The short story "Red Dress" by Alice Munro is about a young girl's first high school dance. Her home and school environment determined her attitude towards the dance. This girl's home life was bad. She was constantly put down mentally by her mother, even in front of her friend Lonnie, to the point that the narrator envied Lonnie on account that her mother died and she lived alone with her father. "'I doubt if she appreciates it.' She enraged me, talking like this to Lonnie, as if Lonnie were grown up and I were still a child." Her mother was obscene in the house; the description that is given would make one sick. It is said that she did not take care of herself in the house, and exposed her lumpy veins to the in-house public.
This probably made the narrator think that she is also ugly because she came from this disgusting creature. This makes her attitude towards the dance understandable. When Mason Williams comes to dance with her, she describes dancing with a 'nobody' like her was "as offensive to him as having to memorize Shakespeare." The narrator's school life was just as bad if not worse. She would never be sure of herself when she is called up to the blackboard. Her "hands became slippery with sweat when they were required to work the blackboard compass." She would also envision the worst case scenario, that she had her period prior to being called to the front of the class, even when impossible.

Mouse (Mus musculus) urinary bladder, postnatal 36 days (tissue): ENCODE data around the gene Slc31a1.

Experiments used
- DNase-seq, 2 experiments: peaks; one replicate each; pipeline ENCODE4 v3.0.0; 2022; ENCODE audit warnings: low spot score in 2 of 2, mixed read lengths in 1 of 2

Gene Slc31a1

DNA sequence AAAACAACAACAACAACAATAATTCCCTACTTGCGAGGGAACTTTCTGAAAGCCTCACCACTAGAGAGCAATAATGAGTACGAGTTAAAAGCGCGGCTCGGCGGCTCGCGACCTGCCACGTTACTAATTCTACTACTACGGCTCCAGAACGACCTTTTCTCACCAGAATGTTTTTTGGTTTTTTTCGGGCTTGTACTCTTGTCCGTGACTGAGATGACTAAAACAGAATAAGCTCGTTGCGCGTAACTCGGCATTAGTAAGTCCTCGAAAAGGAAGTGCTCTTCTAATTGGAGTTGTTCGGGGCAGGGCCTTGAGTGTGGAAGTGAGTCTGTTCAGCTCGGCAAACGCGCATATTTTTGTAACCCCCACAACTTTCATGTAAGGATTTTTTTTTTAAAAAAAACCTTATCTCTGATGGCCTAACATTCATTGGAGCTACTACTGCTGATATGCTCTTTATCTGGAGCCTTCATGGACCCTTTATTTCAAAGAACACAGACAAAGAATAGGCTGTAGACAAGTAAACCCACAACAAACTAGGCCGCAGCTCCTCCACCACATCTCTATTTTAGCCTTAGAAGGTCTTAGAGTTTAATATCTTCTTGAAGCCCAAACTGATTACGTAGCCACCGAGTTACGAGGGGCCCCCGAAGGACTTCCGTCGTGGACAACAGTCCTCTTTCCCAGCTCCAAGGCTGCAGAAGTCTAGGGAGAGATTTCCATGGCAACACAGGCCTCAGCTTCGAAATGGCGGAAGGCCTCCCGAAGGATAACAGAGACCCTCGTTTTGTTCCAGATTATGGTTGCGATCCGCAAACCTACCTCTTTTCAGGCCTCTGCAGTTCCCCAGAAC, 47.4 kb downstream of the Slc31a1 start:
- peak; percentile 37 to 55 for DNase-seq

This shows that her self-esteem is really low, and she could not deal with the dance. The dance was an experience in itself. Her attitudes towards the events in the dance also show her attitude. When she met Mary Fortune, she was "grateful for her attention, her company and her cigarette." This shows that not many people pay attention to her and that she doesn't have many friends. Her mentality is that if you can't deal with rejection, don't get the chances to get rejected. After she dance with Raymond Bolting, this attitude changes and her "life was possible", she now was able to take risks.
The narrator's first high school dance was not as big a disaster as was anticipated. She learned a big lesson that could only be obtained by this experience. She understood that her paranoia should not be there, and that she can live her own life despite her home and school life.